The success of a neighborhood is certainly helped by good schools, a lively main street with a variety of shopping and a spot for a decent cup of coffee. In Patchogue, like a lot of South Shore towns that thrive in the summer, the dead of winter is kept afloat by places like Reese’s 1900. While the snow banks swelled to knee-high in February, Reese’s kept the town warm doing all the things a good neighborhood bar should, and its chili was at the center of it all.
Almost immediately after opening in 1971 the pub served the purpose of community hub (and its chili) from the first floor of a building that is now a little over 110 years old. On and off during his high school and college years in the 80s, Matthew Lowe worked at Reese’s, pitching in behind the bar and in the kitchen, for founder David Reese. He served Patrick Palmeri, a friend who often stopped in after ending his shift at the Pine Grove Inn nearby. The pub always served the blue-collar locals—like cops, bartenders, servers and kitchen crews who stopped in for a drink after punching out at their own restaurants.
Lowe and Palmeri bought Reese’s in 2006 and became keepers of its chili recipe, which has developed a cult-like following around town. “It was a place I grew up in. It was close to my house,” Lowe said. “I wanted that building. The bar is old and it’s a good, old, brick building that has the original tin ceilings. All the brickwork and the stained glass windows go back a long time.” From out of a tiny kitchen, among the renowned burgers and corned beef, comes Reese’s humble stew. A straightforward mix of ground beef, spices, onions and bell peppers is thick and mild, with a touch of sweetness to it. But it’s probably best known for what it doesn’t have. “I think the absence of the beans is a big part of it,” Lowe said of the recipe that dates back to Reese, who didn’t care for beans. A local butcher makes batches of the chili’s ground beef blend, with just the right amount of fat. While the stew isn’t sexy, in winter a $5.75 crock of the stuff is an instant slowdown in a space that is itself a breather.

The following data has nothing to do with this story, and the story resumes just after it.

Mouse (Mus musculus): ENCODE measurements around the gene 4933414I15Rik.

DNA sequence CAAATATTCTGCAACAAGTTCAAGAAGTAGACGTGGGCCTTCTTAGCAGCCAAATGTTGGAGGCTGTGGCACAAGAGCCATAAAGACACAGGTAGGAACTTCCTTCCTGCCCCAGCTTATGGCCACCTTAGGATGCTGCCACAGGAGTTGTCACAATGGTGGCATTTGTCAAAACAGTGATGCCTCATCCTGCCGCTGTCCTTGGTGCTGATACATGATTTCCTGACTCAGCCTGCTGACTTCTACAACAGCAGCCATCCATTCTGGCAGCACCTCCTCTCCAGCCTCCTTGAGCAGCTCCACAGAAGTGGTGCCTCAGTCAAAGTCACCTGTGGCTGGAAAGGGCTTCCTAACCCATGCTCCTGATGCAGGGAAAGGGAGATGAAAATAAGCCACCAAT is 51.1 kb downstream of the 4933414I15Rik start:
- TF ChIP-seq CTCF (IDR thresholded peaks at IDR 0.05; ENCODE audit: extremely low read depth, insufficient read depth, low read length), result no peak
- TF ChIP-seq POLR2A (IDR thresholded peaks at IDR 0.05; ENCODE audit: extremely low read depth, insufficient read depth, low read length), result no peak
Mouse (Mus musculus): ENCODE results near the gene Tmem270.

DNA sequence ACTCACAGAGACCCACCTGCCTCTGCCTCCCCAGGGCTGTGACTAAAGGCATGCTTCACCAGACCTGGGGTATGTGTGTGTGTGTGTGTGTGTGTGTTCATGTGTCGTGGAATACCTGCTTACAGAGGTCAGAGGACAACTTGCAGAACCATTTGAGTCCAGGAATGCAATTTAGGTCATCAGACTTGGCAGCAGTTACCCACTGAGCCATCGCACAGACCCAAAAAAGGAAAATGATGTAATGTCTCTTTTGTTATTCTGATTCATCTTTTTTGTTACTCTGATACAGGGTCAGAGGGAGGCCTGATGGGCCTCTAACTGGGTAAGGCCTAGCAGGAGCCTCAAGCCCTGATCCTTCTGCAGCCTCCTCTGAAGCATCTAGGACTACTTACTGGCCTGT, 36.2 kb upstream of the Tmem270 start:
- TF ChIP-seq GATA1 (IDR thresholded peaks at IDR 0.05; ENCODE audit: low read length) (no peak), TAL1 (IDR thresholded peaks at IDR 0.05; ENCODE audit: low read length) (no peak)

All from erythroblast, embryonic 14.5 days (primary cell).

Reese’s was modeled after New York City icons like P.J. Clarke’s. Inside, the brass rail-fronted bar is backed by old, honest brick, not the new kind made to look old or the trendy salvaged sort brought in from a demolished building. Photos of friends and family are tucked in behind the rich, stained beadboard wainscoting. The bartenders still wear collared shirts and know most of the faces by first name.
But they’re not completely averse to change, at least a little bit. “We haven’t changed much. Years ago we took out Murphy’s Irish [stout] from the tap and added Blue Point and I got my chops busted a little about that,” Palmeri laughed. Where most restaurants try to stand out for what they’re trying to be in a given month, Reese’s is there, content to be what it has always been. And Lowe and Palmeri know better than to mess with that.
words: sal vaglica | photo: kenny janosick